Finding vulnerability along the volcanic coast


As our journey along the Ring Road continued, taking us to the southern and eastern coasts of Iceland, we encountered the quintessential lava formations well known in the land of volcanoes. Smooth, polished pebbles of charcoal and onyx line the black volcanic beaches near Vik, starkly contrasting the pure white foam of the crashing surf. Lava rock formations jut out of the choppy waters, most notably in Dyrhólaey and Reynisdrangar.

Viewing these Gothic like structures coincided with the furthering of our Brené Brown studies. Her description of courage, ordinary courage not the heroics, inspires one to live a more wholehearted and authentic life. “Courage is a heart word. The root of the word courage is cor – the Latin word for heart. In one of its earliest forms, the word courage meant “To speak one’s mind by telling all one’s heart.” Over time, this definition has changed, and today, we typically associate courage with heroic and brave deeds. But in my opinion, this definition fails to recognize the inner strength and level of commitment required for us to actually speak honestly and openly about who we are and about our experiences — good and bad. Speaking from our hearts is what I think of as “ordinary courage.” Whether it be honesty and truth between two partners, sharing the depths of a dark experience with a friend, or portraying a balanced view of one’s self in social media by exposing trials and challenges one is facing alongside the beauty of a perfect travel moment or seemingly stellar aspect of a relationship, we all have the opportunity to be authentic and real, the chance to touch another person’s soul by unveiling the shadows of life that inevitably haunt us all. Brown further describes authenticity. “Authenticity is the daily practice of letting go of who we think we’re supposed to be and embracing who we are. Choosing authenticity means cultivating the courage to be imperfect, to set boundaries, and to allow ourselves to be vulnerable; exercising the compassion that comes from knowing that we are all made of strength and struggle; and nurturing the connection and sense of belonging that can only happen when we believe that we are enough. Authenticity demands Wholehearted living and loving—even when it’s hard, even when we’re wrestling with the shame and fear of not being good enough, and especially when the joy is so intense that we’re afraid to let ourselves feel it. Mindfully practicing authenticity during our most soul-searching struggles is how we invite grace, joy, and gratitude into our lives.”

Vulnerability is a key element in “Daring Greatly.” Loving someone exceeding all bounds is absolutely terrifying and truly liberating all at once. Allowing someone to access your deepest fears, exposing the raw humanity within you, and letting someone see your imperfections opens your heart to vulnerability, which is both uncomfortable and beautiful. Brown defines vulnerability as “uncertainty, risk and emotional exposure. With that definition in mind, let’s think about love. Waking up every day and loving someone who may or may not love us back, whose safety we can’t ensure, who may stay in our lives or may leave without a moment’s notice, who may be loyal to the day they die or betray us tomorrow—that’s vulnerability.” Loving someone wholeheartedly and with vulnerability during any phase of life is both a blessing and a challenge. This is exceedingly true during your 20’s when you are finally independent, trying to find a career path, and still defining who you are as a person with core beliefs, fundamentals, and a spirituality uniquely your own as the pressures and presence of family convictions and peer groups tend to thin out with the newly claimed independence. My beliefs transform in bits and pieces with further reading, acquisition of knowledge, and self-discovery, therefore my stance on life, daily habits, and goals have morphed over the last five years. Yes, I am still me, but I am different, more actualized person than I was when Whitney and I began our relationship. The same goes for her. Daring to change and exposing a new vulnerable belief can be scary, as fear of losing one we love deeply can be paralyzing. But having the courage to be vulnerable and reveal our most authentic self can only strengthen the bond and connection between two people.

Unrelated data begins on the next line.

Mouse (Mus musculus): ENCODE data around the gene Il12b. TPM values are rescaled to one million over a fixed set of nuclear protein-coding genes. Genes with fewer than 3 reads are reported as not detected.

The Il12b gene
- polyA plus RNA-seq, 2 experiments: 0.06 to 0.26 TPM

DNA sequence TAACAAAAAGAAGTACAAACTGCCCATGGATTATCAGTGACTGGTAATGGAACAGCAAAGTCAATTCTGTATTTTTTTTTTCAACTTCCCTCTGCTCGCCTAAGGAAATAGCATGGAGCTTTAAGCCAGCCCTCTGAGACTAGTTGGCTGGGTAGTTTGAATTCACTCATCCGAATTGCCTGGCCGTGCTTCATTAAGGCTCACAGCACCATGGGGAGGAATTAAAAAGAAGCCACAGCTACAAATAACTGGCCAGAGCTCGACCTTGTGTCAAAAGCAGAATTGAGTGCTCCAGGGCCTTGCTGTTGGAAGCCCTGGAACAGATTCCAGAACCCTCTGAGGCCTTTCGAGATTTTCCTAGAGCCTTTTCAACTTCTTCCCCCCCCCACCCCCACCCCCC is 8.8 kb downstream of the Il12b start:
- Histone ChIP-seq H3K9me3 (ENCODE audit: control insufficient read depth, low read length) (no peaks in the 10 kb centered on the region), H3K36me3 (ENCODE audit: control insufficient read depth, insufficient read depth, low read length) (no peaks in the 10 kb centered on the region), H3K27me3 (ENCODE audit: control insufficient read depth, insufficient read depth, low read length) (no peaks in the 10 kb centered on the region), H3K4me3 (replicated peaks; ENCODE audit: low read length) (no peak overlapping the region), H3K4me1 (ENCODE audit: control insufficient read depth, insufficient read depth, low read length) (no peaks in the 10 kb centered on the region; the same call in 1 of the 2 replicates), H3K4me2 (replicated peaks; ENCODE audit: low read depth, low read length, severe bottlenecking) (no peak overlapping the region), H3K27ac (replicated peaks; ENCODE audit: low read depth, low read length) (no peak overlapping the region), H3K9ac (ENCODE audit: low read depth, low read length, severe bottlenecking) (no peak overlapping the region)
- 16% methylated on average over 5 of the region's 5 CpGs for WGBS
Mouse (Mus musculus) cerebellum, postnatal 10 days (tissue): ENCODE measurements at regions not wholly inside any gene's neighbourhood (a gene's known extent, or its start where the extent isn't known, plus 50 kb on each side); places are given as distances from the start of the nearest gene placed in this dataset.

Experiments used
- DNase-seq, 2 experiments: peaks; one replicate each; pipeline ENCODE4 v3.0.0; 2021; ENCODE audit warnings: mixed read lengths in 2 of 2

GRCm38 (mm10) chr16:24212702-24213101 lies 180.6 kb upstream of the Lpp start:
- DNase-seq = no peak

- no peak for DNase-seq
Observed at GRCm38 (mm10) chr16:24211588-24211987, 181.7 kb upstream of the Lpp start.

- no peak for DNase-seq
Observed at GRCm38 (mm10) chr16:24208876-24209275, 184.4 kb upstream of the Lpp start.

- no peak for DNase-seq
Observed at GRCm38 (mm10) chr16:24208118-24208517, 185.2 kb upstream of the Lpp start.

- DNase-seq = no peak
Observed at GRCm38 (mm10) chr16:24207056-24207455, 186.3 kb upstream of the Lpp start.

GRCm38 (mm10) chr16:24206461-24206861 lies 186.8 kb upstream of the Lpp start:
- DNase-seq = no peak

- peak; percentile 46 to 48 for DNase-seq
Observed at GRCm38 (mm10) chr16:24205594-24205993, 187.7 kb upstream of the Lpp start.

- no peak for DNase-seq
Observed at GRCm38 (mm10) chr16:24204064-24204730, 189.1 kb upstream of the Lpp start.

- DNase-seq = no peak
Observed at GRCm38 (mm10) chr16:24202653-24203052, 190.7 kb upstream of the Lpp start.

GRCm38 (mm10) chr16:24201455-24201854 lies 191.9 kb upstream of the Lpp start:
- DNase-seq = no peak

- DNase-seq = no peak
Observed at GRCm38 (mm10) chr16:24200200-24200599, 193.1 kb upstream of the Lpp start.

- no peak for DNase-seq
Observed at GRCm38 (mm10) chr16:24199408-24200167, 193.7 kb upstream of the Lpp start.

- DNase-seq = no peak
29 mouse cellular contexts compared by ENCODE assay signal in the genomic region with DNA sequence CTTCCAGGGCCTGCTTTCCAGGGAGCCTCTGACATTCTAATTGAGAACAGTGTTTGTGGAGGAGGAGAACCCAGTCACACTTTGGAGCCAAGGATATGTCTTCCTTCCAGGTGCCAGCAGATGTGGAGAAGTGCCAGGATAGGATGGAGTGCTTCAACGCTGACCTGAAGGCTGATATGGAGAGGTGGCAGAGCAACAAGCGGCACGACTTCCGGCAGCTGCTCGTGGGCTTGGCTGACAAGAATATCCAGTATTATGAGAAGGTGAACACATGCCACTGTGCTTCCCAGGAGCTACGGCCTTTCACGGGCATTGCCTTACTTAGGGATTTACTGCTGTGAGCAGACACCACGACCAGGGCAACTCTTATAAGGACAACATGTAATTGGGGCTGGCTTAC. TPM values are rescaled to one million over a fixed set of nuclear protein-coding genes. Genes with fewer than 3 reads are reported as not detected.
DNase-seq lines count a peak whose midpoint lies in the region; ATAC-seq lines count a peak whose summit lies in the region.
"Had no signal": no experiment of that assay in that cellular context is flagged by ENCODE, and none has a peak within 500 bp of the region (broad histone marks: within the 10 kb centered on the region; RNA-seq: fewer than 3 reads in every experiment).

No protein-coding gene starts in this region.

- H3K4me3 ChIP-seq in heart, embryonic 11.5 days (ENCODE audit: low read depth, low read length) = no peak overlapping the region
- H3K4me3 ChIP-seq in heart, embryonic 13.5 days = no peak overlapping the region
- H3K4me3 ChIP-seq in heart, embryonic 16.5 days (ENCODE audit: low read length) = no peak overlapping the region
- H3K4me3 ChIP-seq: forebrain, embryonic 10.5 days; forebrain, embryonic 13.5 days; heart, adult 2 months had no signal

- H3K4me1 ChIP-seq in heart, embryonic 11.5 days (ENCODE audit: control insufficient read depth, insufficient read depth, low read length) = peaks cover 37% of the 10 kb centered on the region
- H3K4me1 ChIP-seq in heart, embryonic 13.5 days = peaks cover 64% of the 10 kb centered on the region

“To love someone fiercely, to believe in something with your whole heart, to celebrate a fleeting moment in time, to fully engage in a life that doesn’t come with guarantees – these are risks that involve vulnerability and often pain. But, I’m learning that recognizing and leaning into the discomfort of vulnerability teaches us how to live with joy, gratitude and grace.”

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